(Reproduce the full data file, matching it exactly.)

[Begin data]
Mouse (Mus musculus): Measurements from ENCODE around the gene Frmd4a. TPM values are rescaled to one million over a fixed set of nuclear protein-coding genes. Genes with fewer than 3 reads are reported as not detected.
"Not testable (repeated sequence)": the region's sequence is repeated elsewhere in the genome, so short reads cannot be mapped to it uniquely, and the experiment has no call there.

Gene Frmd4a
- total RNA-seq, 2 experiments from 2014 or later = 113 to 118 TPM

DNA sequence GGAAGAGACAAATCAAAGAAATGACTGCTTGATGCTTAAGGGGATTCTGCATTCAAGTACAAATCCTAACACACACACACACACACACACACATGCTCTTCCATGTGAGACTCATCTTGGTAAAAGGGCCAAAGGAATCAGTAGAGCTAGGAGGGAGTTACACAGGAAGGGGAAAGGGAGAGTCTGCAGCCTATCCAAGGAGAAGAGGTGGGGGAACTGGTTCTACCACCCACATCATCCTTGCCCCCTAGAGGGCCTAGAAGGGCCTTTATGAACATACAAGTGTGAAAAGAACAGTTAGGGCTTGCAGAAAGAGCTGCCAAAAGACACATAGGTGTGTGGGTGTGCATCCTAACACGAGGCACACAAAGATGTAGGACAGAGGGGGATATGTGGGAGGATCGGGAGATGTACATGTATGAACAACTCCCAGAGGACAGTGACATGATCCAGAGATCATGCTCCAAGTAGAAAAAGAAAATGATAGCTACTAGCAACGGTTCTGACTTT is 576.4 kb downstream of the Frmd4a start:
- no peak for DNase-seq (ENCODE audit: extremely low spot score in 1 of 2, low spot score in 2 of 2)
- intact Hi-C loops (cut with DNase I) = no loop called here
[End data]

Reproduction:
Mouse (Mus musculus): Measurements from ENCODE around the gene Frmd4a. TPM values are rescaled to one million over a fixed set of nuclear protein-coding genes. Genes with fewer than 3 reads are reported as not detected.
"Not testable (repeated sequence)": the region's sequence is repeated elsewhere in the genome, so short reads cannot be mapped to it uniquely, and the experiment has no call there.

Gene Frmd4a
- total RNA-seq, 2 experiments from 2014 or later = 113 to 118 TPM

DNA sequence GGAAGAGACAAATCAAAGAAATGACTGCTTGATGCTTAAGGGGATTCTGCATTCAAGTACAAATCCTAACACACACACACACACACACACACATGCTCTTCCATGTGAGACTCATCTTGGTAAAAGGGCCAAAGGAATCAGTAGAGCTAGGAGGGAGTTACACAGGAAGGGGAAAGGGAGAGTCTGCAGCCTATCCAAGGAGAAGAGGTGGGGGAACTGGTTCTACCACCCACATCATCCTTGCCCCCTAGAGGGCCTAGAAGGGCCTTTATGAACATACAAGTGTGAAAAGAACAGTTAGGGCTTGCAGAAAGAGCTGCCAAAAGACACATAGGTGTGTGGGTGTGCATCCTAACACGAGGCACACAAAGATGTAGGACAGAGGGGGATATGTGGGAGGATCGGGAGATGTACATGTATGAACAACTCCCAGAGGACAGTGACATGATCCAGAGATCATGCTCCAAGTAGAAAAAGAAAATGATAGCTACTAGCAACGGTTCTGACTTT is 576.4 kb downstream of the Frmd4a start:
- no peak for DNase-seq (ENCODE audit: extremely low spot score in 1 of 2, low spot score in 2 of 2)
- intact Hi-C loops (cut with DNase I) = no loop called here